How much mathematics must a theoretical physicist know?/Alternatives to string theory

  1. Ok, i have come to a realisation that my interests revolve not around pure mathematics (as i once thought) and more around theoretical physics, some people would claim that they merge into one at times, and that leads on to my question. If i wanted to be a theoretical physicist (rather than an experimental physicist), but am not keen on string theory, are there any other fields of theoretical physicis which i could focus on in grad school? Why am i not keen on string theory? well the answer is twofold, one i doubt i could match the contributions of the likes of witten and greene and secondly, i am slightly dubious of the credibility and goals of string theory.

    My second Question is, how much mathematics must i complete to become a theoretical physicist? (i use this parameter loosly as i am aware you never stop learning mathematics) say i want to learn quantum field theory or Paticle theory in grad school, will mathematics up to complex analysis/fluid dynamics/advanced PDEs (the applied side) suffice, or will i need to learn topology, representation theory, functional analyisis (the pure side) as well?
     
  2. jcsd
  3. Re: How much mathematics must a theoretical physicist know?/Alternatives to string th

    Most physicists never even learns string theory so this is a really strange comment.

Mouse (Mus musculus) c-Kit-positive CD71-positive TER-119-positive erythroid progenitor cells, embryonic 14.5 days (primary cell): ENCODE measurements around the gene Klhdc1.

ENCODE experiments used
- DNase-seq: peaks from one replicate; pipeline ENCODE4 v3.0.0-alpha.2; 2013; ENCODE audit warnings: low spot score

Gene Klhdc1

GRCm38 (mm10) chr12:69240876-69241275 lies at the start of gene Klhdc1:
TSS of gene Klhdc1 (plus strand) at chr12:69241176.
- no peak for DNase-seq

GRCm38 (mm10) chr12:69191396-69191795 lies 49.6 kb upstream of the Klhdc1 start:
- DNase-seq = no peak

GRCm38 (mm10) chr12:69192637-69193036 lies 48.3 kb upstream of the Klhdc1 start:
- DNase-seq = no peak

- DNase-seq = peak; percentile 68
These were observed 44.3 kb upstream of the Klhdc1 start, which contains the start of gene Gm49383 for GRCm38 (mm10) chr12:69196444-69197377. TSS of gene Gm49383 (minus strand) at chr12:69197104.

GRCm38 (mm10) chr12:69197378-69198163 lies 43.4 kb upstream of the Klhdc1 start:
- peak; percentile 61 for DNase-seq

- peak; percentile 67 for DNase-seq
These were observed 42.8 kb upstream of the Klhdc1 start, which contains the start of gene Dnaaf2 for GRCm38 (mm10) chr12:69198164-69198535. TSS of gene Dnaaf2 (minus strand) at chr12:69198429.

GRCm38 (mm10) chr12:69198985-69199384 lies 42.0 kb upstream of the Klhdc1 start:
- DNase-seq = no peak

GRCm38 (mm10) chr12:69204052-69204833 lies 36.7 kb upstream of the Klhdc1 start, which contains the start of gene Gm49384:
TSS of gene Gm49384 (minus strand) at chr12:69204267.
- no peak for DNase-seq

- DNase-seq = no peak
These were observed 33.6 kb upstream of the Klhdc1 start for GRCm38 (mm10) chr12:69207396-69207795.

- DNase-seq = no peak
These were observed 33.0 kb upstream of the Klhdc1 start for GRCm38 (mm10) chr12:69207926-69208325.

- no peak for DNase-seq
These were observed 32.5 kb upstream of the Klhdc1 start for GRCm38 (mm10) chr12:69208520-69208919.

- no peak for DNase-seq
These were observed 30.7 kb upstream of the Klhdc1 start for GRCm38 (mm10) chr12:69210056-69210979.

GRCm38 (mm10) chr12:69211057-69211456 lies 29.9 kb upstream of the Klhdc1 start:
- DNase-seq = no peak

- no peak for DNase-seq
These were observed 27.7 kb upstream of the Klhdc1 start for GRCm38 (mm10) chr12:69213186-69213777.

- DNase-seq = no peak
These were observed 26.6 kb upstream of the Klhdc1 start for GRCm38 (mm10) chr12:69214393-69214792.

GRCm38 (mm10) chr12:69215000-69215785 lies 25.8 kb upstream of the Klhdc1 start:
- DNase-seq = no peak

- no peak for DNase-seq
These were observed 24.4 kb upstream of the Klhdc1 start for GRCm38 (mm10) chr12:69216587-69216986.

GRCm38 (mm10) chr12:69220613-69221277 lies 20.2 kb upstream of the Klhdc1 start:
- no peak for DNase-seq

4. Re: How much mathematics must a theoretical physicist know?/Alternatives to string th

    There's all sorts of work going on in all kinds of directions. It's not all strings! Condensed Matter Theory is probably the most obvious one. Google some theoretical physics departments and see what kind of research they're doing - that'll give you a pretty decent idea.
     
  5. Re: How much mathematics must a theoretical physicist know?/Alternatives to string th

    The undergraduate physics program is intentionally designed to give you the minimal set of mathematics so that you can do physics research in graduate school.

    Yes. But a lot of this will be on demand learning, which is to say that you learn the math at the same time you learn the physics. Also, you'll invariably find in learning any area of physics that you will need to learn new math, and what math you learn is field dependent. For example, if you do any sort of physical cosmology you'll find that you'll need need a lot of statistics that you didn't cover as an undergraduate. If you do computational work, there is a ton of math that you need to learn on the side to do that work.
     
Know someone interested in this topic? Share a link to this question via email, Google+, Twitter, or Facebook